A neuroma is a benign fibrous nerve “tumor” that is caused by the rubbing of 2 bones on the nerve, thereby pinching the nerve. A ligament can also pinch the nerve. This constant friction or rubbing causes the nerve to enlarge and eventually pain ensues. Abnormal bone structure may contribute to the cause and certain shoes can aggravate the condition. High heeled shoes or shoes that are too narrow can make the neuroma worse.
A Morton’s Neuroma usually occurs between the 3rd and 4th toes. Initially, the symptoms are numbness and tingling in the toes followed by moderate pain that eventually progresses to severe pain that may shoot up and down the leg. Sometimes it feels like you are walking on a pebble or your socks are bunched up under your toes. Often numbness or tingling occurs in toe 3 and 4 on the foot.
A neuroma should be treated conservatively before surgical intervention is warranted. Injections using alcohol decrease the pain of the neuroma. Approximately 6-10 injections may be needed to relieve the pain which can be curative and preclude any surgical procedures. The injections are performed every 11 days with most people receiving relief between injection 6 and 10, however, some get relief after 1 or 2 injections. Other forms of conservative treatment include wider shoes or pads under the toes. Orthotics can help support the foot arch and decrease pressure on the neuroma. An Air Heel can also decrease pain in the foot. Tape may be applied to your foot for relief of pain. The tape can stay on for up to a week and can get wet in the shower. If it bothers you, take it off and wash your foot. If the tape feels good leave it on and take it off prior to your next appointment. Steroid shots can be utilized prior to the alcohol shots and they can help as well. We have over the counter shoe inserts that are available and these can help reduce the pain. A roll on pain relieving gel can be beneficial without any liver or kidney side effects and is natural, safe and effective in reducing pain. 99% of people get better with conservative treatment.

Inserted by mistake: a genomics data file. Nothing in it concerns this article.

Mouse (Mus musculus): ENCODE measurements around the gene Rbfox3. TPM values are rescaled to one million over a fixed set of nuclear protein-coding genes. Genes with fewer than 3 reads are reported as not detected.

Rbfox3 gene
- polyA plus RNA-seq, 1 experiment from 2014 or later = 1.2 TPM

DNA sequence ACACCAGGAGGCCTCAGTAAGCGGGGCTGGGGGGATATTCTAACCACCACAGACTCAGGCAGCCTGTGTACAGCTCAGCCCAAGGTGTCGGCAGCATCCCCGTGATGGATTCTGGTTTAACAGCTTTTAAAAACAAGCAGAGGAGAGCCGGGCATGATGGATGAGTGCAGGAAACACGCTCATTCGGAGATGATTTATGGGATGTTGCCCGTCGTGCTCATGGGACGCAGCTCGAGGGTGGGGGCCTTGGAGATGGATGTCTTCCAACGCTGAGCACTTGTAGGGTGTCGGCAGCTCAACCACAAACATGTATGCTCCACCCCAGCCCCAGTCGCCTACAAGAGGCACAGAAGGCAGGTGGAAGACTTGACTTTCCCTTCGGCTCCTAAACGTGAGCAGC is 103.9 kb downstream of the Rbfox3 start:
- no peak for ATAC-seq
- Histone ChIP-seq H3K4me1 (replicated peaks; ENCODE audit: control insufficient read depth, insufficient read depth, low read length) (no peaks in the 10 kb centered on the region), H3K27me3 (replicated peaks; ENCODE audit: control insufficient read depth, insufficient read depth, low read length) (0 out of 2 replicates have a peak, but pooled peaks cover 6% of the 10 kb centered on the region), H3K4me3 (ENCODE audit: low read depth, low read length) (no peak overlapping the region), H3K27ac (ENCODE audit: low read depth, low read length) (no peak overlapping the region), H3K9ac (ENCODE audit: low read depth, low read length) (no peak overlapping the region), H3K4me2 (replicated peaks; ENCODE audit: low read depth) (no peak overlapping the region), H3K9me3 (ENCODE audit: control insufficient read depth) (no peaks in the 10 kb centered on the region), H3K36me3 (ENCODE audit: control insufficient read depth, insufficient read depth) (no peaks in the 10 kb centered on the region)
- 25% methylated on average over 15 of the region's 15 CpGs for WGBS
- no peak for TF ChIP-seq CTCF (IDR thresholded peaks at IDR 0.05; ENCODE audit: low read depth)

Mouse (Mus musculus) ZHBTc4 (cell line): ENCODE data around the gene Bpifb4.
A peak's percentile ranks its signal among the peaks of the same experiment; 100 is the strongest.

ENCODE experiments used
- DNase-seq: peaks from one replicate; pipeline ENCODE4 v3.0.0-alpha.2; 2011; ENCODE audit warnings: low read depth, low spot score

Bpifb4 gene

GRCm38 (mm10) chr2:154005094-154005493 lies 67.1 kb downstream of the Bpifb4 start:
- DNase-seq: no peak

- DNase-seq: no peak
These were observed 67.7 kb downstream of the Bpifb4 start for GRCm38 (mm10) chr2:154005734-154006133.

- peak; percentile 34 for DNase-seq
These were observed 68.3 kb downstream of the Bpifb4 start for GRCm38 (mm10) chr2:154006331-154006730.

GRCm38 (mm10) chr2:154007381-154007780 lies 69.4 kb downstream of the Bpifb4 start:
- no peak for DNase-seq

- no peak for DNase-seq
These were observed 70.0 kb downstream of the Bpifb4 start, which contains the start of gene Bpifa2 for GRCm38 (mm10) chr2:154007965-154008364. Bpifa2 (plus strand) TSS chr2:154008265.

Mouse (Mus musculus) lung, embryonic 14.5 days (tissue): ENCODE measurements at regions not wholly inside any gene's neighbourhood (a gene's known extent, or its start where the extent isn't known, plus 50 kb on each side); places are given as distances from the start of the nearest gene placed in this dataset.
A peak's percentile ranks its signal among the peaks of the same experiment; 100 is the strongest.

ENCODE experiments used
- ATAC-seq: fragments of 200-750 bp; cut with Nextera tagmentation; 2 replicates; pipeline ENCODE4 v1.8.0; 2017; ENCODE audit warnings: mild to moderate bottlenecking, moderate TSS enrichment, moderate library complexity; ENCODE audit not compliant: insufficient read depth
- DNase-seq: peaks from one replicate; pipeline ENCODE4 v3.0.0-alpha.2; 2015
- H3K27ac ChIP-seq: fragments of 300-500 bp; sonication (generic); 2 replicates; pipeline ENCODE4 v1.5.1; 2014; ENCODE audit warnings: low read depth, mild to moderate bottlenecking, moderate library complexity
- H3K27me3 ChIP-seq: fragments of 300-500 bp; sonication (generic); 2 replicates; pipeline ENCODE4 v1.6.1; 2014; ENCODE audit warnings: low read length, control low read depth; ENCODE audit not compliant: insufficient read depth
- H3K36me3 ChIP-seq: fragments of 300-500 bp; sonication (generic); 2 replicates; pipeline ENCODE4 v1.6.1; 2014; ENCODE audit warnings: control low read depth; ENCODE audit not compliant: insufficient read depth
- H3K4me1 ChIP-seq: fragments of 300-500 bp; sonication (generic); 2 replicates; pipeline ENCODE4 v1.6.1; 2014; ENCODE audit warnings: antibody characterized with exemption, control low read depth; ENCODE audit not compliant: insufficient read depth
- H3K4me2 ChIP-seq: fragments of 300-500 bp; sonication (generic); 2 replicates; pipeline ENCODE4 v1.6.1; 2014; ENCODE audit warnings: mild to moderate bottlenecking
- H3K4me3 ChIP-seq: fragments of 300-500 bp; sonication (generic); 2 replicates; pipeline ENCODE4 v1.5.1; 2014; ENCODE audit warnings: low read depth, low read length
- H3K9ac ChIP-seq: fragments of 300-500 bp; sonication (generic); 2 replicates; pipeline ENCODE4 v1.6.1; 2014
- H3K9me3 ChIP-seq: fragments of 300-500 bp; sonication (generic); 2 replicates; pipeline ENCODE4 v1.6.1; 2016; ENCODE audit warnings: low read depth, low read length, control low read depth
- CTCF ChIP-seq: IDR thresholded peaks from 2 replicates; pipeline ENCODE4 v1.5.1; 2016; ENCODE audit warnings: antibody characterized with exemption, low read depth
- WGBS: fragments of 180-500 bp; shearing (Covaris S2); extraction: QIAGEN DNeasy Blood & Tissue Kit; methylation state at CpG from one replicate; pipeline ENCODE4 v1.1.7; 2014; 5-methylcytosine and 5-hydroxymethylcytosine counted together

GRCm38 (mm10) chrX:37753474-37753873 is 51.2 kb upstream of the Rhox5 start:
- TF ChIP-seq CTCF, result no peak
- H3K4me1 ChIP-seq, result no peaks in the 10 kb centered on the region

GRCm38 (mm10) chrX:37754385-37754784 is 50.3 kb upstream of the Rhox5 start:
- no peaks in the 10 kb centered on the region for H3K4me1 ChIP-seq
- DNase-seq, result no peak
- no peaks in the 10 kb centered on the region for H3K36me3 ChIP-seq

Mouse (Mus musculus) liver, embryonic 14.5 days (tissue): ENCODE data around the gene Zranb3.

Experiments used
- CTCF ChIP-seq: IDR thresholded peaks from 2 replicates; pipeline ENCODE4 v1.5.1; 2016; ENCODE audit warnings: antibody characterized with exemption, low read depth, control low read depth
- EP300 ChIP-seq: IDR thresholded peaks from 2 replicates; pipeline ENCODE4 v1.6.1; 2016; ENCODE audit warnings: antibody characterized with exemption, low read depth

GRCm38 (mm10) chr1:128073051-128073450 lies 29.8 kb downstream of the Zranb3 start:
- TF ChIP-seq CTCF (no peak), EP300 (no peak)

If the injections don’t completely relieve the pain then an outpatient surgical procedure is performed where the nerve is removed. Ninety five (95%) to 98% of people get better with the shots. If surgery is needed, there is no need for general anesthesia or overnight hospitalization. The surgery consists of removing the nerve between the 3rdand 4th toe. The surgery is usually performed under local anesthesia or mild sedation, thereby maximizing your comfort and safety. Following the surgery, you may go home to recover comfortably in your own familiar surroundings. You may walk on the foot operated on immediately after surgery, and recovery is usually 2-3 weeks with very little time off from work.
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